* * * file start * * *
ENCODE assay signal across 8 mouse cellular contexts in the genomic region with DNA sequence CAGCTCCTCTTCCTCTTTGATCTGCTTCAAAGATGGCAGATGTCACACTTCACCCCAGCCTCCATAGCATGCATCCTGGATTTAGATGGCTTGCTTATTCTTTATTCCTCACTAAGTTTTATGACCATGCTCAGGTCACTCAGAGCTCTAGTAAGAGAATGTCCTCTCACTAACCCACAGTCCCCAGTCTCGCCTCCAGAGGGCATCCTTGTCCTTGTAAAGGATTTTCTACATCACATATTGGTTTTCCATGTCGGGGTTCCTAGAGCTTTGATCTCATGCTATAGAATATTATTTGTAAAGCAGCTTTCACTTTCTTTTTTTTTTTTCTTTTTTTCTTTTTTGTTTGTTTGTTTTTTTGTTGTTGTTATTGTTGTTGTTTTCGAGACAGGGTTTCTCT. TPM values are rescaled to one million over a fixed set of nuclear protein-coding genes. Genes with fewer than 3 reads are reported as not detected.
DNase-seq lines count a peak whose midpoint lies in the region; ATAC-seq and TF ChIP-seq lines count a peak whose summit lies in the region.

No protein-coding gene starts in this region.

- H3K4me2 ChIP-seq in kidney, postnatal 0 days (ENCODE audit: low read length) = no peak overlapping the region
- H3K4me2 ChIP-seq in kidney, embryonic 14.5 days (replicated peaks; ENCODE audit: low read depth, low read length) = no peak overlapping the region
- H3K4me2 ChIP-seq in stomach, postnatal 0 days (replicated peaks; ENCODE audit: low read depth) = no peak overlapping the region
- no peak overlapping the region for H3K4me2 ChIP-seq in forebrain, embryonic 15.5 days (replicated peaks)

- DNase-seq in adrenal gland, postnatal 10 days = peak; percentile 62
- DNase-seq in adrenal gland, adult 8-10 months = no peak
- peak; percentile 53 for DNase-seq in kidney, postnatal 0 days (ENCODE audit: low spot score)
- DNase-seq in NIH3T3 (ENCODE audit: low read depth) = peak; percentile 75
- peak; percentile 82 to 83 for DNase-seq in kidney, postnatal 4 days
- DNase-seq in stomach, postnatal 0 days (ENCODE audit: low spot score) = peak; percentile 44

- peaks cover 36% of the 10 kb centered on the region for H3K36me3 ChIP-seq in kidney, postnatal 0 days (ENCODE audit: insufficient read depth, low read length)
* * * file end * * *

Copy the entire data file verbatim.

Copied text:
ENCODE assay signal across 8 mouse cellular contexts in the genomic region with DNA sequence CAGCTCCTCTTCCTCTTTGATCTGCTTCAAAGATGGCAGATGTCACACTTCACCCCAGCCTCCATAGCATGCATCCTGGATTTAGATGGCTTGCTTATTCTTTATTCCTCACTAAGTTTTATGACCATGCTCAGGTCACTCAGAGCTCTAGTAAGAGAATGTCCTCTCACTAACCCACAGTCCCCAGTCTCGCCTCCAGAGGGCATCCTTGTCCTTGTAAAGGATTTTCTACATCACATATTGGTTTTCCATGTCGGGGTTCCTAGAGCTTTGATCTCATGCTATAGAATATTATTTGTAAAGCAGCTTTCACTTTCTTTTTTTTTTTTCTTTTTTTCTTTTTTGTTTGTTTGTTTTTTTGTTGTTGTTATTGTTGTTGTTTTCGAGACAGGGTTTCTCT. TPM values are rescaled to one million over a fixed set of nuclear protein-coding genes. Genes with fewer than 3 reads are reported as not detected.
DNase-seq lines count a peak whose midpoint lies in the region; ATAC-seq and TF ChIP-seq lines count a peak whose summit lies in the region.

No protein-coding gene starts in this region.

- H3K4me2 ChIP-seq in kidney, postnatal 0 days (ENCODE audit: low read length) = no peak overlapping the region
- H3K4me2 ChIP-seq in kidney, embryonic 14.5 days (replicated peaks; ENCODE audit: low read depth, low read length) = no peak overlapping the region
- H3K4me2 ChIP-seq in stomach, postnatal 0 days (replicated peaks; ENCODE audit: low read depth) = no peak overlapping the region
- no peak overlapping the region for H3K4me2 ChIP-seq in forebrain, embryonic 15.5 days (replicated peaks)

- DNase-seq in adrenal gland, postnatal 10 days = peak; percentile 62
- DNase-seq in adrenal gland, adult 8-10 months = no peak
- peak; percentile 53 for DNase-seq in kidney, postnatal 0 days (ENCODE audit: low spot score)
- DNase-seq in NIH3T3 (ENCODE audit: low read depth) = peak; percentile 75
- peak; percentile 82 to 83 for DNase-seq in kidney, postnatal 4 days
- DNase-seq in stomach, postnatal 0 days (ENCODE audit: low spot score) = peak; percentile 44

- peaks cover 36% of the 10 kb centered on the region for H3K36me3 ChIP-seq in kidney, postnatal 0 days (ENCODE audit: insufficient read depth, low read length)